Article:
Internet memes have become increasingly popular ever since message boards and chat rooms came about. Memes are used as a way of communicating particular feelings or opinions on a topic through the form of an image, song, or video. This is usually, but not always, done in an amusing and sometimes derogatory manner. Since social media blew up with the advent of Facebook, memes have become a ubiquitous form of communication online.
Trolling memes gained popularity when used with the Rick Astley song ‘Never Gonna Give You Up.’ However, one of the most curious memes in recent years is known as the ‘Eduard Khil Meme’ or the ‘Trololo Meme.’ This meme is often used as a form of trolling, where people would post a hyperlink disguised as something relevant, but would actually be a link to something else, in this case Russian singer Khil’s strange 1970s song ‘I Am Glad I’m Finally Going Home.’
The meme has been refereed to as Trololo, this is a combination of the concept of trolling (internet slang for provoking readers or disrupting conversations) and the weird way Khil vocalizes in the song. The Trololo meme became popular around 2009-10 and started to appear in chat rooms. It also received considerable awareness when a website was launched in its honor, and the song was parodied by actor Christoph Waltz, and TV series Family Guy.
The song itself gained further attention due to the strange and curious nature of the fact that it has no lyrics. In fact, the video simply features Khil “singing” well, basically nothing. In fact, it’s much more like yodelling, with the odd “la la la, lay, lay, lay” thrown in for good measure! Basically, without beating around the bush, the song makes no sense! However, there is backstory and context to the song, and, by extension, the meme itself.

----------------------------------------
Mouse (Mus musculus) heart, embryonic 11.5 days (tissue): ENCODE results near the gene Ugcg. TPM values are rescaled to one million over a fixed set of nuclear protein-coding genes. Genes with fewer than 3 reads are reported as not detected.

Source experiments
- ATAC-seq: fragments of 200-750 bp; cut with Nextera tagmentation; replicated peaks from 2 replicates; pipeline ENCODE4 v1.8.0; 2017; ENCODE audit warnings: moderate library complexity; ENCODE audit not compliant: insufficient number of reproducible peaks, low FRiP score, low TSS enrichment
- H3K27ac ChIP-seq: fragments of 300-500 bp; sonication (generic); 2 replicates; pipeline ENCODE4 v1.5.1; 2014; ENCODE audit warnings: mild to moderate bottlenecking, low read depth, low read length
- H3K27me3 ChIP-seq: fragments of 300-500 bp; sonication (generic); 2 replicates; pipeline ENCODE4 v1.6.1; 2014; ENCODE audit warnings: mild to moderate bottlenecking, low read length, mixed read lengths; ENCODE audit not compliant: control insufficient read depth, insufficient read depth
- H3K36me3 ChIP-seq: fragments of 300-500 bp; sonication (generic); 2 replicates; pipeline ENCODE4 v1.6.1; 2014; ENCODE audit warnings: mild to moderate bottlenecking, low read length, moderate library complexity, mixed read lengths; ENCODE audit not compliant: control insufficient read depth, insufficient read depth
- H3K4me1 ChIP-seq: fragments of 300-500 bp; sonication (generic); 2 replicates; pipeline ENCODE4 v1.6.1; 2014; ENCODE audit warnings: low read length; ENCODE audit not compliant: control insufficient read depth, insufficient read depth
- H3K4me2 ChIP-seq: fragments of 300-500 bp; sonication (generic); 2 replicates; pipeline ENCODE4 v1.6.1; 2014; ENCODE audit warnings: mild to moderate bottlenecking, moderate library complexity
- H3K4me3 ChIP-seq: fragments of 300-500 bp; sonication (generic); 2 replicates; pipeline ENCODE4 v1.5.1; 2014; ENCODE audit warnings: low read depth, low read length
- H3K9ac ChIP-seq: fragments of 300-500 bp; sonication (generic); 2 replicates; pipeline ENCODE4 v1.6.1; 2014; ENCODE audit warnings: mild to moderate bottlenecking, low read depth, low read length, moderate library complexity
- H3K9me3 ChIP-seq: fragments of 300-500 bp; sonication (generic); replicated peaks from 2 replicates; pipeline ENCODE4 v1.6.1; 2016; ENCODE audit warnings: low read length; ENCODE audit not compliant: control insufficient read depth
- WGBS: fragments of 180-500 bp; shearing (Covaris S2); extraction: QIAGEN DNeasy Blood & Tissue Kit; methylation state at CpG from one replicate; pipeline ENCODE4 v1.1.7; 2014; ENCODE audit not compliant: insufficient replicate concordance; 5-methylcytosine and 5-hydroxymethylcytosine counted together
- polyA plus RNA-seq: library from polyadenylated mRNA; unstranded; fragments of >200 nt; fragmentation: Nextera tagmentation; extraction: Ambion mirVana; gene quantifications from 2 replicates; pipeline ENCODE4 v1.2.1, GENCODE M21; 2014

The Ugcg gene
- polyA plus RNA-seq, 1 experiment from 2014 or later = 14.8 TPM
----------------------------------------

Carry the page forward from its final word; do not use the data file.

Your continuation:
It seems that originally when Khil first wrote the song, it did actually contain lyrics. He claimed that he, and the others who worked on the song, had originally written lyrics about a cowboy named Joe, who was riding back to his love Mary. But, apparently, back in the days of the Soviet Union, this was considered to be anti-communist (go figure), therefore they were forced to abandon these lyrics.
Khil went on to explain that once the song had no lyrics, he had to come up with something, and so the weird wailing/yodelling came about. It seems crazy to think that, after all of this, some 23 years later the song would achieve a greater level of fame than it had ever done in the past.
Eduard Khil, unfortunately, passed away in June 2012 following complications from a stroke. The 77-year-old was a big loss to the world of Russian music and popular culture. Less known in other countries, it’s nice that Eduard achieved levels of recognition in his 70’s through the Trololo meme, which he discovered when his grandson came home humming the song.